Asp.NET Page Life Cycle - Raise Postback Event

Lawrence Avery
Lawrence Avery used Ask the Experts™
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My understanding there are two flavors of postback events.

1) The first is a changed event. The event fires when some piece of data is changed between postbacks. Example is a DropLists - SelectedIndexChange event or the Textbox's textChanged event.

2) The other flavor of postback is the raised event. An example is the button click.


Tell  me if my understanding is right for the changed event - the postback data is compared to the viewstate data to cause a change event to fire.

How does raised event - like the button click get recogonized on the server side?
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Miguel OzSenior Software Engineer
Top Expert 2009

Commented:
1) Change event firing decision is done in browser (Control is mapped to Html select that supports onchange event).
2) Button typically submits the form to the server.
In general the server receives any post back browser request and it decides whether the request is done by a particular analyzing the request parameters.
You can check it your yourself by adding the following code to your page load event:
string eventTarget = Request.Params.Get("__EVENTTARGET");

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eventTarget will contain your target button or control id in general
Lawrence AverySystem Developer

Author

Commented:
You're saying in regards to Button click, the button and eventhandler name  will added to eventTarget so server will execute the correct event handler?

In regards to Change event, will the control id and its eventhandler name be assigned to eventTarget also?
Lawrence AverySystem Developer

Author

Commented:
I guess what I am saying is how does the client side indicate -- for instance say --a  dropdownlist control changed it selection and also how does the client tell the server what method to call on selection change?
These are nonpostback events.
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Miguel OzSenior Software Engineer
Top Expert 2009

Commented:
The client side sends the information as part of the Request. This is already done by the code generated by the server (JavaScript) and totally transparent to you. Just do a view source or use IE developer tools (press F12 - DOM tab)
For example, in the dropdown list example, this is mapped to a HTML select  element and ASP.NET generates the onchange event that contains a call to submit the page (form) to server. Then the server checks the event target and argument and calls page_load and the appropriate control event.
Lawrence AverySystem Developer

Author

Commented:
I understand the event target and argument  is the form variable that holds the name of the control which issued the submit.   But what about events on the page that do not issue the submit.

I am saying on the aspx page we
1st)     select a item in dropdownlist which doesn't submit the page
2nd)  then subsequently hit a button to submit the form.

So in this case event target is the submit button not the dropdownlist. So how does the aspx page on server side know that it must process also the change event when selecting an item in the dropdownlist?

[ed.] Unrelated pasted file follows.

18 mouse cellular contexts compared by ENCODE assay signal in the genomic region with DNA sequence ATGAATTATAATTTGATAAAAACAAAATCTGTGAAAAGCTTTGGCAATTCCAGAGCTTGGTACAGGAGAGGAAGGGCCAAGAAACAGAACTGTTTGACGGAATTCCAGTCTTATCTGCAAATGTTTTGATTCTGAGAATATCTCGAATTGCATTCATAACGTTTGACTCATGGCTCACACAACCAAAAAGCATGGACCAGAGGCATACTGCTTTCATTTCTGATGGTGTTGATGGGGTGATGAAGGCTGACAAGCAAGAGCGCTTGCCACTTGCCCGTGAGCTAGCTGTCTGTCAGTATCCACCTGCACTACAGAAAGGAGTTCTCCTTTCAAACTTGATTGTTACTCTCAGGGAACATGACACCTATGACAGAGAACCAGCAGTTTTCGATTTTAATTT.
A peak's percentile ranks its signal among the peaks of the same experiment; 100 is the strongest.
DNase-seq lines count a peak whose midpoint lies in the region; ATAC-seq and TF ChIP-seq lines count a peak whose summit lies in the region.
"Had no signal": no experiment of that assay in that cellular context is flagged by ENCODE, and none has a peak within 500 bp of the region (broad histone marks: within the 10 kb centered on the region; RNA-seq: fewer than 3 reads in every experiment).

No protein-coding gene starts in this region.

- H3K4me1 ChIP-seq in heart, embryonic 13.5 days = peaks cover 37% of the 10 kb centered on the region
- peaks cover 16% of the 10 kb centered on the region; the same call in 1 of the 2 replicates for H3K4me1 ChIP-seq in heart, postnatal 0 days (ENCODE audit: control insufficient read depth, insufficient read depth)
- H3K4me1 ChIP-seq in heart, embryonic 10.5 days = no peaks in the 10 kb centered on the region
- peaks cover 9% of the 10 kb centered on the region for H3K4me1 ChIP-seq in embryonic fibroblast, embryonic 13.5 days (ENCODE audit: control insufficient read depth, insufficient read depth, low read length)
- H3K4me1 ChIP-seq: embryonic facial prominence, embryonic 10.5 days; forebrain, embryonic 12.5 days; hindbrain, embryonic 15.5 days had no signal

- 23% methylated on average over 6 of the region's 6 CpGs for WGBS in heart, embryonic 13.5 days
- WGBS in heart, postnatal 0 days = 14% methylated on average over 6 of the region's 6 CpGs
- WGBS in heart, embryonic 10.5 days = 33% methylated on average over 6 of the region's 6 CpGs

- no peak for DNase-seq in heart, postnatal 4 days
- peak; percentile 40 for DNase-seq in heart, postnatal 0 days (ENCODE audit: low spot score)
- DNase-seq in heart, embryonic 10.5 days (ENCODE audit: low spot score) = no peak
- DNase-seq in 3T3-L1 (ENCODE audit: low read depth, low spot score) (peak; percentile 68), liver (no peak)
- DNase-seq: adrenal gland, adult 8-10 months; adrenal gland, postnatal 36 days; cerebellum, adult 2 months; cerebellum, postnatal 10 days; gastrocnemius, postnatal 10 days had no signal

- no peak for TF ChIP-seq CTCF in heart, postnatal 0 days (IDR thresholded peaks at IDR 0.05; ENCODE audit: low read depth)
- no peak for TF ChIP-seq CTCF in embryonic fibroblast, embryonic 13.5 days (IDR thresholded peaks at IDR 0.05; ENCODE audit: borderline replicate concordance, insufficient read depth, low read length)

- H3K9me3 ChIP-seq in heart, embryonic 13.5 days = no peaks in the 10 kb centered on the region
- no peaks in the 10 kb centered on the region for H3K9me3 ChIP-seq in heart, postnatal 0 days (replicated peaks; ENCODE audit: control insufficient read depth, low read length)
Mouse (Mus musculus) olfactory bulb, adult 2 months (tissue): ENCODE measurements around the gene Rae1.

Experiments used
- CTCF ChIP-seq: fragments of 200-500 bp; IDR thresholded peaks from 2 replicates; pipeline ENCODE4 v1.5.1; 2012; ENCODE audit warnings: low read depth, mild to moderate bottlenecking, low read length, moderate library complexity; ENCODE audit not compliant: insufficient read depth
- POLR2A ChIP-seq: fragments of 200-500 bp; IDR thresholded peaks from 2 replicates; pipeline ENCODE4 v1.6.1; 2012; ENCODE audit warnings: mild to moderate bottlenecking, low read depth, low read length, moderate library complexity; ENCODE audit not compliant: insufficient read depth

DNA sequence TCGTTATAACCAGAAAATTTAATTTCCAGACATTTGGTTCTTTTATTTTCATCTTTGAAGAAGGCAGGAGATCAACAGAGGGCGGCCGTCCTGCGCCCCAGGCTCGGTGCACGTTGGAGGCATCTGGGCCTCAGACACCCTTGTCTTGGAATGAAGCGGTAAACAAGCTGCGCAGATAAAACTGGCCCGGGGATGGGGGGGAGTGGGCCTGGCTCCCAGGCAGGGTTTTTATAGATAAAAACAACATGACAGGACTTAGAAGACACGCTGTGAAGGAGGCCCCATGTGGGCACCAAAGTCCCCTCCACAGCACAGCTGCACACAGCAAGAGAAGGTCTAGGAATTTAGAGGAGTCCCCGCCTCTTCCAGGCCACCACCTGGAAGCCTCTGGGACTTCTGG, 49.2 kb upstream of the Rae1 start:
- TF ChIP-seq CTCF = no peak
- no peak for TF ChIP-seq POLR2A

To me there are 2 events here the click event and the change event. How does the server know about  both events  when event targets holds only one event?  At least is what I think it does.

See this and read the bottom of it.
http://devproconnections.com/aspnet/detect-control-changes
Miguel OzSenior Software Engineer
Top Expert 2009

Commented:
Your case is different because the dropdown list is not posting back to server. Even though the button submits the page, all OTHER controls are recreated in the server either by using view state or using the current selected option if view state is false.
From client  (browser) there are two events (change and click), from server perspective there is one event (button click).
Lawrence AverySystem Developer

Author

Commented:
I don't see how from server perspective there is one event(button click) when the server must execute an event handler for the change event.  I am going to research a little more and get back to this in a couple of days.  Under  Understanding ASP.NET View State  msdn article - Stage 5 - Raise Postback Event. in particular it says raise postback event stage does not use the View State.
So how does it do a comparison of old value to new value on change event?

See link
https://msdn.microsoft.com/en-us/library/ms972976.aspx
Lawrence AverySystem Developer

Author

Commented:
I looked at the interface IPostBackDataHandler and indicates it uses the ViewState -
see
https://msdn.microsoft.com/en-us/library/system.web.ui.ipostbackdatahandler(v=vs.110).aspx

now I am confused.   because if you look article:
https://msdn.microsoft.com/en-us/library/ms972976.aspx 

read Stagee 5 section  - Raise Postback Event - last paragragh-
It says:
Since this stage inspects postback data to determine if any events need to be raised, the stage only occurs when the page has been posted back. As with the load postback data stage, the raise postback event stage does not use view state information at all. Whether or not an event is raised depends on the data posted back in the form fields.
Senior Software Engineer
Top Expert 2009
Commented:
The postback itself does not use view state unless the control requires it in order to keep state.
Web forms is very messy and you are not the only one having to deal with this challenge. Suffice to say that in reality the postback is a form submit in disguise and the server event click is just a convenience  that ASP.NET offers to emulate winform event handling so that desktop developers can make a transition to web forms.

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